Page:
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able accumulation actual Adam additional advance advantage agriculture amount applied called capital capitalist carried causes commodities competition condition consider considerable consists consumed consumption cost cultivation demand depends desire diminishing discussion doctrine edition effect employed employment England English equal exchange existing fact fall fixed France French funds gain give given Government greater human important improvements increase individual industry influence interest kind labor land less limited lower manufacture materials means ment method natural necessary obtained operations paid permanent persons Political Economy population portion possible practically present principle production profit progress proportion quantity question received remuneration rent result saving seen social society soil subsistence sufficient supply suppose theory things tion trade true United unproductive wages wealth whole writers
536 페이지 - Every tax ought to be so contrived as both to take out and to keep out of the pockets of the people as Little as possible, over and above what it brings into the public treasury of the state.
536 페이지 - The tax which each individual is bound to pay ought to be certain, and not arbitrary. The time of payment, the manner of payment, the quantity to be paid, ought all to be clear and plain to the contributor, and to every other person.
610 페이지 - The only case in which, on mere principles of political economy, protecting duties can be defensible, is when they are imposed temporarily (especially in a young and rising nation) in hopes of naturalizing a foreign industry, in itself perfectly suitable to the circumstances of the country.
108 페이지 - Those ten persons, therefore, could make among them upwards of forty-eight thousand pins in a day. Each person, therefore, making a tenth part of forty-eight thousand pins, might be considered as making four thousand eight hundred pins in a day.
108 페이지 - I have seen a small manufactory of this kind, where ten men only were employed, and where some of them consequently performed two or three distinct operations. But though they were very poor, and therefore but indifferently accommodated with the necessary machinery, they could, when they exerted themselves, make among them about twelve pounds of pins in a day.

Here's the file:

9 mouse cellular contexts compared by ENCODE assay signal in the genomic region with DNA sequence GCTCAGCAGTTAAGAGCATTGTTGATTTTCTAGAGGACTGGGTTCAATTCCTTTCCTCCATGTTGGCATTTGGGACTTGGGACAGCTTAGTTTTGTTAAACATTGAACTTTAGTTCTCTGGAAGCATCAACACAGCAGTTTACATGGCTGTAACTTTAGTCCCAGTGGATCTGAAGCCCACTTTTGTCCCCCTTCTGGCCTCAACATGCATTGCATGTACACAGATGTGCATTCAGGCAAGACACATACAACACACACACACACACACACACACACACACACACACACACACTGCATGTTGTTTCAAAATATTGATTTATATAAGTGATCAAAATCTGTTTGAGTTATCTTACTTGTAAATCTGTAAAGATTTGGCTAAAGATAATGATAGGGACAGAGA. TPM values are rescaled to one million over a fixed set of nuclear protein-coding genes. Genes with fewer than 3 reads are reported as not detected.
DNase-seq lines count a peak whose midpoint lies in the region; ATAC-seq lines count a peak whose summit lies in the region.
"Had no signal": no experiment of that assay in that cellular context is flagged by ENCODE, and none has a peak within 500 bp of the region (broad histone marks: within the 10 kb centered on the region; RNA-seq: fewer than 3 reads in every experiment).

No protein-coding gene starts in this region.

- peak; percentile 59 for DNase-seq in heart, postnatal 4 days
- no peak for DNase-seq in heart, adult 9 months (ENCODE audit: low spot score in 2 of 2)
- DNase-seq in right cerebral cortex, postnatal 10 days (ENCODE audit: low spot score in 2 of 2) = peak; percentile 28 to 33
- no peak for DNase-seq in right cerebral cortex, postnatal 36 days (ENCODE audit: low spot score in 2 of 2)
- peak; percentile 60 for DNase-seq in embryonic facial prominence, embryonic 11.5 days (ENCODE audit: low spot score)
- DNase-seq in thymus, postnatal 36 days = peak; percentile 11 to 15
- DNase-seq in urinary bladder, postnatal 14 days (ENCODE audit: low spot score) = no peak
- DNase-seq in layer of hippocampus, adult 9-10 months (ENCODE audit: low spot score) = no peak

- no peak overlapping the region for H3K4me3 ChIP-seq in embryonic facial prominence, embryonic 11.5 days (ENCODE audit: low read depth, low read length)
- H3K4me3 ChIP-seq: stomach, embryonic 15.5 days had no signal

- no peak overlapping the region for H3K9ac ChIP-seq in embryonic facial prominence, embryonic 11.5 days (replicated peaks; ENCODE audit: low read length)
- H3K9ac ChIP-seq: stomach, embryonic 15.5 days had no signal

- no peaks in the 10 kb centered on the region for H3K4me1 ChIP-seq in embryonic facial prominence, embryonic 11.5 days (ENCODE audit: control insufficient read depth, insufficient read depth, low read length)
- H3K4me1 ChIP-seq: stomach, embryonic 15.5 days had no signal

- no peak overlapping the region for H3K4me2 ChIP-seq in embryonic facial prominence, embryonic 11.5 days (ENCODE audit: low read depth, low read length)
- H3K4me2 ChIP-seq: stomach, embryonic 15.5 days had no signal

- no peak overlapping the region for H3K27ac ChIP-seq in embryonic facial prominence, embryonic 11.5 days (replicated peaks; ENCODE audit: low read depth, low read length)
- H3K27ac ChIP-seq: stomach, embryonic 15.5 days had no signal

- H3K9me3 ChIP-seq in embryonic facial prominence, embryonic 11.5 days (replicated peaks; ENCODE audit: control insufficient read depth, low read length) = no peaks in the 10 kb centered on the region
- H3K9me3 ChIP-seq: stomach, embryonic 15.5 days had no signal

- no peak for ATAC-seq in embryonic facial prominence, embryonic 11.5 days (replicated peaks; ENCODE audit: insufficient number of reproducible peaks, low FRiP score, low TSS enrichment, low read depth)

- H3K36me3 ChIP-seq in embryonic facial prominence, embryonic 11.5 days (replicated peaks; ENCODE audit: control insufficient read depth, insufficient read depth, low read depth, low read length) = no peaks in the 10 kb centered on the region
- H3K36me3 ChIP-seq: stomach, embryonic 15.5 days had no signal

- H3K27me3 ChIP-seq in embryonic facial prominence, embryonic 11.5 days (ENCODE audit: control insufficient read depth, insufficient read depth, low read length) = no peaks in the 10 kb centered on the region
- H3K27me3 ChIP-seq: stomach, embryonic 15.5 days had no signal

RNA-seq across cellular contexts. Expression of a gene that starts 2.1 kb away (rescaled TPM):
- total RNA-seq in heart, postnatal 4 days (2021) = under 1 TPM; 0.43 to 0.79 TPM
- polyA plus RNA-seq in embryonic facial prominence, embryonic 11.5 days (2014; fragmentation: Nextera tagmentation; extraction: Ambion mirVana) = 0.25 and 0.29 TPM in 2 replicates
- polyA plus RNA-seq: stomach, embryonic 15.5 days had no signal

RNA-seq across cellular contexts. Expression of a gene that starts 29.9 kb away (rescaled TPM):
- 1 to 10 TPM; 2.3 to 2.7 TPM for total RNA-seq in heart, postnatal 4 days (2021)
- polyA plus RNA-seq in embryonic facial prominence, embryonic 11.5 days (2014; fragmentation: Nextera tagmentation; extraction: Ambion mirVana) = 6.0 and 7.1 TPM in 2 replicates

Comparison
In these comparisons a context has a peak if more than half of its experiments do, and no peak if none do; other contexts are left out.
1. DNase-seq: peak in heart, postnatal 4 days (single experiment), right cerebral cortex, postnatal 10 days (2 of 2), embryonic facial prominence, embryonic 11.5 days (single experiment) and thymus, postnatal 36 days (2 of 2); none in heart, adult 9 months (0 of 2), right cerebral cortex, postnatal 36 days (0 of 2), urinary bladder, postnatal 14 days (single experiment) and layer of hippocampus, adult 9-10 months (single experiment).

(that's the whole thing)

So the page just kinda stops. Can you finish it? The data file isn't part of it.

210 페이지 - A mason or bricklayer, on the contrary, can work neither in hard frost nor in foul weather, and his employment at all other times depends upon the occasional calls of his customers. He is liable, in consequence, to be frequently without any. What he earns, therefore, while he is employed, must not only maintain him while he is idle, but make him some compensation for those anxious and desponding moments which the thought of so precarious a situation must sometimes occasion.
177 페이지 - sacredness of property" is talked of, it should always be remembered, that any such sacredness does not belong in the same degree to landed property. No man made the land. It is the original inheritance of the whole species. Its appropriation is wholly a question of general expediency. When private property in land is not expedient, it is unjust.
590 페이지 - The schoolboy whips his taxed top; the beardless youth manages his taxed horse, with a taxed bridle, on a taxed road ; and the dying Englishman, pouring his medicine, which has paid...